It took calling the police before we could get Grandpa into the ambulance. First, he accused his caregiver of trying to kidnap him. To avoid such a fate, he escaped into the lobby of the Senior Living Facility and started screaming “Help! Help!” I tried to reason with him on the phone. Usually I can talk him down, but this time my reasoning had no effect. Instead, I rushed over to find Grandpa barricaded in the Director’s office. The Director was constructive and kind, but I was also keenly aware that Grandpa’s current senior living arrangement does not have a dementia lockdown unit. Grandpa is only allowed to stay because he has 24/7 care. If Grandpa starts acting sufficiently erratic, he could get kicked out. The next best living choice for Grandpa feels like an institution, as opposed to his current lovely apartment with its panoramic views. The next best choice is also at least 25 minutes further from our house, and significantly more expensive.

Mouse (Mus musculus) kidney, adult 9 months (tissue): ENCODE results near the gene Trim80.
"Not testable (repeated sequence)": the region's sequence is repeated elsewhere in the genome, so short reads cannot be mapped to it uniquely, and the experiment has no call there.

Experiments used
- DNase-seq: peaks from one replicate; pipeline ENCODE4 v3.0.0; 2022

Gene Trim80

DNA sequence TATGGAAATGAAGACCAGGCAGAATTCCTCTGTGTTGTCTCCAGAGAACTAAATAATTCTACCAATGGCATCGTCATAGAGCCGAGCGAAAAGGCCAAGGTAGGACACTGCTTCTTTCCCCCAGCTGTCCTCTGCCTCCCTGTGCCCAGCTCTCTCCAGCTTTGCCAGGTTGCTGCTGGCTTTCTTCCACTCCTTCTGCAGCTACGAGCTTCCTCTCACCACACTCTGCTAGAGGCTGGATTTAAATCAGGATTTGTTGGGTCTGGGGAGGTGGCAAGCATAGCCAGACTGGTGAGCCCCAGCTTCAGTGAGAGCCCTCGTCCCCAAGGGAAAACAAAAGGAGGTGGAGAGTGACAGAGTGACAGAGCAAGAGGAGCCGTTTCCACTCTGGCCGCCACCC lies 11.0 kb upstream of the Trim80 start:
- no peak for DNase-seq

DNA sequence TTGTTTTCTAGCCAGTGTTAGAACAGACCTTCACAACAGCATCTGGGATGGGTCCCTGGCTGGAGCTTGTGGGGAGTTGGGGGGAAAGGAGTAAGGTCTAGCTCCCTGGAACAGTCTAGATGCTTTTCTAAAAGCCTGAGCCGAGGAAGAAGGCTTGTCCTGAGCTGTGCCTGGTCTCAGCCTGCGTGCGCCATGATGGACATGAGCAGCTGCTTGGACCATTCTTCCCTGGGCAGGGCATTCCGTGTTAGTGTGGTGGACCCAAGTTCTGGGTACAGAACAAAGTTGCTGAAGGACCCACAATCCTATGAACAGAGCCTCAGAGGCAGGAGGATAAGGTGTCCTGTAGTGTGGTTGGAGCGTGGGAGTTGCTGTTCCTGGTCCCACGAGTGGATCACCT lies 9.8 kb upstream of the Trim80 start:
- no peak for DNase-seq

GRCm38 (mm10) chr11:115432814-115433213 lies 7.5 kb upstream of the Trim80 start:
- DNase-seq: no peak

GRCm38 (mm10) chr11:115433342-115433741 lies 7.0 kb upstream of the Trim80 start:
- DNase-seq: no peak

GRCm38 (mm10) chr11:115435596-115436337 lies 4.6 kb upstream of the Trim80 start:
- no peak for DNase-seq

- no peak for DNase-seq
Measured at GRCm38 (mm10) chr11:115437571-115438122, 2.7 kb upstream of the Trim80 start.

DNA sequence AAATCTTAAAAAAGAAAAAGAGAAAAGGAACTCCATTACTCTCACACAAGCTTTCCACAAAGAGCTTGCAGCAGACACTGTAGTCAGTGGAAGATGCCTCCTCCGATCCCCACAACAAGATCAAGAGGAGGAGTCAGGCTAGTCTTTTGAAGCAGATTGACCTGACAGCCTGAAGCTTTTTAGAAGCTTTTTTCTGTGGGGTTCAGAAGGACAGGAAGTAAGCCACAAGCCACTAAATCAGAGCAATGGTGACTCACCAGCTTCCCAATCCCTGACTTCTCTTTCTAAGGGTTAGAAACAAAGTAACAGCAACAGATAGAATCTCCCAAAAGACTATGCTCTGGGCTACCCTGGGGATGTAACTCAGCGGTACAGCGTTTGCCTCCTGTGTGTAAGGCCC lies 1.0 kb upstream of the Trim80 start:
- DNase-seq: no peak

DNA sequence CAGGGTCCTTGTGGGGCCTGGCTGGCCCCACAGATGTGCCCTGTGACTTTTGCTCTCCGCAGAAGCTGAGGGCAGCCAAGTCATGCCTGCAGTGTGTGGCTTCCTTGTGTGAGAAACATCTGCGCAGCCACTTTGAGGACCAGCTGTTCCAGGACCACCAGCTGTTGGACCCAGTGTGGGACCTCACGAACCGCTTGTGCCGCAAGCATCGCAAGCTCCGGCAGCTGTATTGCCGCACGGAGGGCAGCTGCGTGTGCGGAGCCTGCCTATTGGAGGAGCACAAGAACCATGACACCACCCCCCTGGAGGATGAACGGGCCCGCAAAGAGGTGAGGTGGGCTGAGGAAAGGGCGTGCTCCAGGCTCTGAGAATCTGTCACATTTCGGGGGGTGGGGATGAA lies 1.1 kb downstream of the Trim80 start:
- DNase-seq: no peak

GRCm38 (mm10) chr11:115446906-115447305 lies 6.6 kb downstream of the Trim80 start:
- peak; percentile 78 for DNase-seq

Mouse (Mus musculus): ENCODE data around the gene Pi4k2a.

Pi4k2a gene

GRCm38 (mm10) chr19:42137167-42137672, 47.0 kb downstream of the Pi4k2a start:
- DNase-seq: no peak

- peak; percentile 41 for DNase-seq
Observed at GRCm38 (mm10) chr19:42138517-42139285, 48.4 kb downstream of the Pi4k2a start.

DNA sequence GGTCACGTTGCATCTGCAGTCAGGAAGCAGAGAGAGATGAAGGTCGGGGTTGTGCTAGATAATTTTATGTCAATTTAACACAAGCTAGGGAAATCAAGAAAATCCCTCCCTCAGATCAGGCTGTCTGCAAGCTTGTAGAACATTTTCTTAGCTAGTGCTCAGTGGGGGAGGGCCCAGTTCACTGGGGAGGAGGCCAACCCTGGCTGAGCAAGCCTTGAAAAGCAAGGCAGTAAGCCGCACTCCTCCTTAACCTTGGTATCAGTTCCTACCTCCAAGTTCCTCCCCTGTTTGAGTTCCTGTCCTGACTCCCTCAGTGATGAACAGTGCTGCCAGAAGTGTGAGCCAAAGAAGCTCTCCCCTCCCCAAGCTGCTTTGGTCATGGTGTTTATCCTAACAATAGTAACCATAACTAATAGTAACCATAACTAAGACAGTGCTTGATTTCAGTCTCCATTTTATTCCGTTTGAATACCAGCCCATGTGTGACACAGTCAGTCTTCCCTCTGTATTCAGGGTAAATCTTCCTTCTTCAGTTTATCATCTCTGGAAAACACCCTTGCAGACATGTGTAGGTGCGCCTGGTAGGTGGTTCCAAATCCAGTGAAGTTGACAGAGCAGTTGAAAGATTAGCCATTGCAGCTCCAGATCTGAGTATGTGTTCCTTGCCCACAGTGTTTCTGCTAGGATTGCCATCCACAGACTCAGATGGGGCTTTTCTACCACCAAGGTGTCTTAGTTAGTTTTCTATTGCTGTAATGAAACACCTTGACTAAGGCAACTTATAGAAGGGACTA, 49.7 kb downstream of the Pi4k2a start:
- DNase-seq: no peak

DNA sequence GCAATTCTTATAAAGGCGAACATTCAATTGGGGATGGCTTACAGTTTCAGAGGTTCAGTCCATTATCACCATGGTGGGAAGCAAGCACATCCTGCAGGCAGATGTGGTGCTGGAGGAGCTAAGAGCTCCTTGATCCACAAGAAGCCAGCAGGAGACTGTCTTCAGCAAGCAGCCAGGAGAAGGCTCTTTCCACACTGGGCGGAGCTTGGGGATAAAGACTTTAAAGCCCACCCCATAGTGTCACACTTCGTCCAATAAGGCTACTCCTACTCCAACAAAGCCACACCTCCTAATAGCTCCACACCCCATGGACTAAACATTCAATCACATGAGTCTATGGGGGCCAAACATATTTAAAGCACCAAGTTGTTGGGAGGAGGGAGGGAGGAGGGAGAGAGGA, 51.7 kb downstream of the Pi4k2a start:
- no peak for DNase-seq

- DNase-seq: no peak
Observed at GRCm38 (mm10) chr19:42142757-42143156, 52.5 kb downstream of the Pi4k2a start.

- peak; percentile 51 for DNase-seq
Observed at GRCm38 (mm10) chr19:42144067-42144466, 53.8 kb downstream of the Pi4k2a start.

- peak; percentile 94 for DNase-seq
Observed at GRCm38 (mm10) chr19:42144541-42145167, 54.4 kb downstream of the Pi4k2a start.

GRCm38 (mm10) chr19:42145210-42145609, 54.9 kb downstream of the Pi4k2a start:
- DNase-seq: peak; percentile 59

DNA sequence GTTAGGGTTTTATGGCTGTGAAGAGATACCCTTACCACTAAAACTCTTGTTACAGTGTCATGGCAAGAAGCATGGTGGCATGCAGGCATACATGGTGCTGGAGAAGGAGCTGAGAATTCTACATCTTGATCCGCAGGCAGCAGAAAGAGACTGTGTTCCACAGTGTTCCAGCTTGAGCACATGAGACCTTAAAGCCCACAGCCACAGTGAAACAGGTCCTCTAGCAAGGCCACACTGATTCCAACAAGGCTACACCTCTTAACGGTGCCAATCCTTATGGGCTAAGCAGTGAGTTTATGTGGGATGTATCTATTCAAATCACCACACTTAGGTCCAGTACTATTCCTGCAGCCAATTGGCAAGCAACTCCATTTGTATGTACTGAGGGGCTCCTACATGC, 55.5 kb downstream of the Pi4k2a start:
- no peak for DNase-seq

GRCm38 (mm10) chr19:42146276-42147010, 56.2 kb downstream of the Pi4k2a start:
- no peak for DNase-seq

Once I joined Grandpa in the Director’s office, I again tried to reason with Grandpa. He responded by accusing me of trying to kill him. Even after patting me down and checking in my purse for a gun, he refused to go out the door without a police escort. I tried to coax him, even to physically pull him, but alas. Instead, he stayed fixed in his chair by the director’s desk, writing chaotic notes in shaky handwriting that made no sense at all.
The police came with the ambulance. By law, the ambulance must take Grandpa to the nearest hospital which was the place that almost killed him before. To get him to the better hospital, I was told that once at the bad hospital, I’d have to arrange for a private ambulance to transfer him onward. The whole idea felt overwhelming. Luckily, on route, the kindly ambulance driver broke protocol. His dad had dementia, too.
As the ambulance moved down the streets, I felt like crying. It wasn’t that I believed that Grandpa thought I was evil; I knew it was the disease talking. In fact, now that we were in the ambulance, Grandpa seemed to have completely forgotten about the kidnapping and murder threats. Instead, I felt overwhelmed by the driver’s kindness, by Grandpa’s care suddenly feeling too unrelenting and too much. I was upset, too, that another day of my life was getting frittered away without the opportunity to do anything for myself.